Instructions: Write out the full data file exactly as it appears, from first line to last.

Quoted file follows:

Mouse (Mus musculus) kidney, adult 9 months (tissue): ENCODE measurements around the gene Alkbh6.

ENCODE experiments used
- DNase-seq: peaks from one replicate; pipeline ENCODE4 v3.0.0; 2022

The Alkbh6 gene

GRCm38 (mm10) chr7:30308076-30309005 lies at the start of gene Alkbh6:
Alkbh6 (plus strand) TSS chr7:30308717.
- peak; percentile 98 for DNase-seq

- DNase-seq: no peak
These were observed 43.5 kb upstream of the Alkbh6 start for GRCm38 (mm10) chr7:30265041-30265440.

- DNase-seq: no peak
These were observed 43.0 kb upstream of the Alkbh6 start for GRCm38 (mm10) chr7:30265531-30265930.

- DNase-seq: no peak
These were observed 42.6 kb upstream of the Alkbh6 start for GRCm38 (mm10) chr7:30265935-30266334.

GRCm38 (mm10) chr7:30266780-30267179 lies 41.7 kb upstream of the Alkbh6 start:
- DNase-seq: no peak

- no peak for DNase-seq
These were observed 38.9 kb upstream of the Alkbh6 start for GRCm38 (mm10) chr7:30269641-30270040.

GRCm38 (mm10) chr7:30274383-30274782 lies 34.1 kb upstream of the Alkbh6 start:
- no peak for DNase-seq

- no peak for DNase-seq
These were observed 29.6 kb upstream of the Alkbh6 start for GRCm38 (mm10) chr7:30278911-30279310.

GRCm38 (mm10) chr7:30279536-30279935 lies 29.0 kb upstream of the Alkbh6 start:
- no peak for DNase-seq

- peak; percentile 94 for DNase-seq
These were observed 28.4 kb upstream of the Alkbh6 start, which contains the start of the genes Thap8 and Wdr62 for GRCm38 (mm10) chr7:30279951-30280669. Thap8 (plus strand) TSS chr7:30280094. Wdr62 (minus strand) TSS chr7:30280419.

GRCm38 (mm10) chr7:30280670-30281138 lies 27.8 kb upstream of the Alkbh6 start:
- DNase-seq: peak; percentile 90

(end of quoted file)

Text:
Mouse (Mus musculus) kidney, adult 9 months (tissue): ENCODE measurements around the gene Alkbh6.

ENCODE experiments used
- DNase-seq: peaks from one replicate; pipeline ENCODE4 v3.0.0; 2022

The Alkbh6 gene

GRCm38 (mm10) chr7:30308076-30309005 lies at the start of gene Alkbh6:
Alkbh6 (plus strand) TSS chr7:30308717.
- peak; percentile 98 for DNase-seq

- DNase-seq: no peak
These were observed 43.5 kb upstream of the Alkbh6 start for GRCm38 (mm10) chr7:30265041-30265440.

- DNase-seq: no peak
These were observed 43.0 kb upstream of the Alkbh6 start for GRCm38 (mm10) chr7:30265531-30265930.

- DNase-seq: no peak
These were observed 42.6 kb upstream of the Alkbh6 start for GRCm38 (mm10) chr7:30265935-30266334.

GRCm38 (mm10) chr7:30266780-30267179 lies 41.7 kb upstream of the Alkbh6 start:
- DNase-seq: no peak

- no peak for DNase-seq
These were observed 38.9 kb upstream of the Alkbh6 start for GRCm38 (mm10) chr7:30269641-30270040.

GRCm38 (mm10) chr7:30274383-30274782 lies 34.1 kb upstream of the Alkbh6 start:
- no peak for DNase-seq

- no peak for DNase-seq
These were observed 29.6 kb upstream of the Alkbh6 start for GRCm38 (mm10) chr7:30278911-30279310.

GRCm38 (mm10) chr7:30279536-30279935 lies 29.0 kb upstream of the Alkbh6 start:
- no peak for DNase-seq

- peak; percentile 94 for DNase-seq
These were observed 28.4 kb upstream of the Alkbh6 start, which contains the start of the genes Thap8 and Wdr62 for GRCm38 (mm10) chr7:30279951-30280669. Thap8 (plus strand) TSS chr7:30280094. Wdr62 (minus strand) TSS chr7:30280419.

GRCm38 (mm10) chr7:30280670-30281138 lies 27.8 kb upstream of the Alkbh6 start:
- DNase-seq: peak; percentile 90